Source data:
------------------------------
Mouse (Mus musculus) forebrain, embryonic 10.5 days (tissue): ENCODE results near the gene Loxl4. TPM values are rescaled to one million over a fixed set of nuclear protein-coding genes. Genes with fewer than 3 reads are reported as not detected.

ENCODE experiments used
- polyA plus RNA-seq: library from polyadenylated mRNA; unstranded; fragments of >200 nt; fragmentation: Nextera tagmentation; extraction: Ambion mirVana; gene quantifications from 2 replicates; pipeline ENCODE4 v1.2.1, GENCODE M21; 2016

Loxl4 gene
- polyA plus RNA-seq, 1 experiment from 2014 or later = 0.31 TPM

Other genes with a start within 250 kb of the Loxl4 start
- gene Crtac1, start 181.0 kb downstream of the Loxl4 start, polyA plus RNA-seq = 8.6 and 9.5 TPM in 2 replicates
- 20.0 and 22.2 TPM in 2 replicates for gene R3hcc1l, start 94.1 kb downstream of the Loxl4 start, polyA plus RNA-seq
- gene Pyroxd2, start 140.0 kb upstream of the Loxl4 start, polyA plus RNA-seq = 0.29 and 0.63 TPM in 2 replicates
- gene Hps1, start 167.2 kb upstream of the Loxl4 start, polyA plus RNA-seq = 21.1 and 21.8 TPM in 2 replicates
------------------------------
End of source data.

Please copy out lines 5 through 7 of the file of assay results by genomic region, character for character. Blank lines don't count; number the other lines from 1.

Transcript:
- polyA plus RNA-seq, 1 experiment from 2014 or later = 0.31 TPM

Other genes with a start within 250 kb of the Loxl4 start
- gene Crtac1, start 181.0 kb downstream of the Loxl4 start, polyA plus RNA-seq = 8.6 and 9.5 TPM in 2 replicates